By Staff writer
International Air Transport Association says laptop ban has impacted bottom line after posting $1.1bn profit in 2016
Middle East airlines are expected to post a $400 million profit this year, well down on the $1.1 billion seen in 2016, according to the International Air Transport Association (IATA).
The profit level, which is equal to $1.78 per passenger, is expected as passenger demand grows by 7 percent, slightly ahead expected capacity growth of 6.9 percent.
IATA said trading conditions for the Middle Eastern carriers have sharply declined over the last six months. Profitability and load factors are down significantly, as traffic and some business models have come under pressure.
It added that there is growing evidence that the ban on large electronic devices in the cabin and the uncertainty created around possible US travel bans is taking a toll on some key routes.
Meanwhile the region is also struggling with increased infrastructure taxes/charges and air traffic congestion, IATA said.
Globally, IATA revised its 2017 industry profitability outlook upwards. Airlines are expected to report a $31.4 billion profit, up from the previously forecast $29.8 billion, on revenues of $743 billion.
"This will be another solid year of performance for the airline industry. Demand for both the cargo and passenger business is stronger than expected. While revenues are increasing, earnings are being squeezed by rising fuel, labour and maintenance expenses. Airlines are still well in the black and delivering earnings above their cost of capital. But, compared to last year, there is a dip in profitability," said Alexandre de Juniac, IATA’s director general and CEO.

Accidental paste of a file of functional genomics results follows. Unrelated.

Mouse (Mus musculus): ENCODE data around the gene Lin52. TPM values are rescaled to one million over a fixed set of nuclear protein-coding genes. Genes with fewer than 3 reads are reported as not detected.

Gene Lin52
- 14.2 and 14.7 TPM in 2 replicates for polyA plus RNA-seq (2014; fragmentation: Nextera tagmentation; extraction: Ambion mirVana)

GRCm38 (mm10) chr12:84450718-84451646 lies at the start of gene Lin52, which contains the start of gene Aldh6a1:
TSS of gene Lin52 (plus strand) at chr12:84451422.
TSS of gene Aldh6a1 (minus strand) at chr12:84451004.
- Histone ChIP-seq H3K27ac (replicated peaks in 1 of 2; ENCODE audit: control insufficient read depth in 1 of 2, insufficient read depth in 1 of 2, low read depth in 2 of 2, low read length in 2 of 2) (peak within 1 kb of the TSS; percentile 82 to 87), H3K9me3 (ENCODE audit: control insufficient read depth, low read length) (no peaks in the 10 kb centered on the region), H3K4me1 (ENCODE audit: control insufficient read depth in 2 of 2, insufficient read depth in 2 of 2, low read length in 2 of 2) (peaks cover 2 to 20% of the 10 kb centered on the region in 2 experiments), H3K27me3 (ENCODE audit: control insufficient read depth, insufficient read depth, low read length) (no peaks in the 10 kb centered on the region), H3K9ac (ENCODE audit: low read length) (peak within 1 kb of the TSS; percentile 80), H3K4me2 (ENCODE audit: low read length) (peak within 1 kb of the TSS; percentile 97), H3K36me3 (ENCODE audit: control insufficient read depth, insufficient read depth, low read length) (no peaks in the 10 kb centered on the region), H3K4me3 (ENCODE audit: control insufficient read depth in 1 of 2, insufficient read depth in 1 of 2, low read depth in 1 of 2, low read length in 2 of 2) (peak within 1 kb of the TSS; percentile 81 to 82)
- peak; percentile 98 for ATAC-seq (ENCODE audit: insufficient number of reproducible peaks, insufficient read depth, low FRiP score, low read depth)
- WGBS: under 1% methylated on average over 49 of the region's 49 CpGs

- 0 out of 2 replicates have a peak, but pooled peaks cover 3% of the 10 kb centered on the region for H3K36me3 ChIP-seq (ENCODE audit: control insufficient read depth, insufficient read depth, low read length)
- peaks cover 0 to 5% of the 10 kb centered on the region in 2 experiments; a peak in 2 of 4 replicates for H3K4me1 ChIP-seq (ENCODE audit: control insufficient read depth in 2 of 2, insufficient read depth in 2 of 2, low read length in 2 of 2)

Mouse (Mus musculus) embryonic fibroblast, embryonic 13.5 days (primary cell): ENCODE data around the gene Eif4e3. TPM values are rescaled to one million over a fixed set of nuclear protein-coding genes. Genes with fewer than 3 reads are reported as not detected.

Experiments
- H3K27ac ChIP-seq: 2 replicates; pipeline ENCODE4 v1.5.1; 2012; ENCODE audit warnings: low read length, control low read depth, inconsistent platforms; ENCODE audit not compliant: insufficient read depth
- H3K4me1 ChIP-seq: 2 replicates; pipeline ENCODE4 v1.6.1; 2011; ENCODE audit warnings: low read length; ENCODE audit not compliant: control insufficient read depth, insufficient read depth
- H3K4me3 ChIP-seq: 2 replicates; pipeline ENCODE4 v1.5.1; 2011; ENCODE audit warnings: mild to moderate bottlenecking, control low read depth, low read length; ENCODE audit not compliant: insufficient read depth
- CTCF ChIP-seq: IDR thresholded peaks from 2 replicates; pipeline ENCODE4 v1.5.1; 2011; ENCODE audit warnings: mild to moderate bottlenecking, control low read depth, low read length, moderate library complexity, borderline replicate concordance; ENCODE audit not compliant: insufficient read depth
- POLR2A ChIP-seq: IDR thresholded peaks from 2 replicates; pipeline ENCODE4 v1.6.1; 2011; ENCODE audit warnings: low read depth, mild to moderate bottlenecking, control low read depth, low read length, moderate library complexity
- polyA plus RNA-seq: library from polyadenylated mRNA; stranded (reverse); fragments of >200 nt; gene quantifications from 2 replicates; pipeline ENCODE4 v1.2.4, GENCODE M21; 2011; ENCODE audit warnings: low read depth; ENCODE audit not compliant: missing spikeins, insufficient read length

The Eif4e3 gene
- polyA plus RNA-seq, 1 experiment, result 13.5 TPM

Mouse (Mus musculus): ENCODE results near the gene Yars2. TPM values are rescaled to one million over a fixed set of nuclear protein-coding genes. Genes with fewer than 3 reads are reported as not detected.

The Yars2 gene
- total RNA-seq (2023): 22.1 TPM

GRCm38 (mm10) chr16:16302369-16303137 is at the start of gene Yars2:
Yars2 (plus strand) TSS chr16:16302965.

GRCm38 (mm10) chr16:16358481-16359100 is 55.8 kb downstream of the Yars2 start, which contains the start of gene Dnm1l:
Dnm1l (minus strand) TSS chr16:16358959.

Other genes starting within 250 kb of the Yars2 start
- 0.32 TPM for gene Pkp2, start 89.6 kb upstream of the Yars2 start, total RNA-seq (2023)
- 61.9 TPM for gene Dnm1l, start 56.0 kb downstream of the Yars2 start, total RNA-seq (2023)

In 2017 airlines are expected to retain a net profit of $7.69,
The average net profit margin stands at 4.2 percent - down from 4.9 percent in 2016, IATA said.
It added that while overall industry performance is strong, major regional variations remain. About half the industry profits are being generated in North America ($15.4 billion).
Carriers in Europe and Asia-Pacific will each add a $7.4 billion profit to the industry total. Latin America and Middle East carriers are expected to earn $800 million and $400 million respectively. Airlines in Africa are expected to post a $100 million loss.
Cargo demand is expected to grow by 7.5 percent in 2017, more than double the 3.6 percent growth realized in 2016 and 4 percent above the previous forecast for this year.
Total cargo carried is expected to reach 58.2 million tonnes, up 3.9 million tonnes over 2016 levels.
Overall industry expenses are expected to rise to $687 billion, a $44 billion increase on 2016, while industry revenues are expected to increase to $743 billion, $38 billion more than 2016.
IATA said cheaper fuel was responsible for most of the 8 percent fall in airlines’ unit costs in 2016, but that impact is coming to an end due to the influence of fuel hedges and rising spot prices.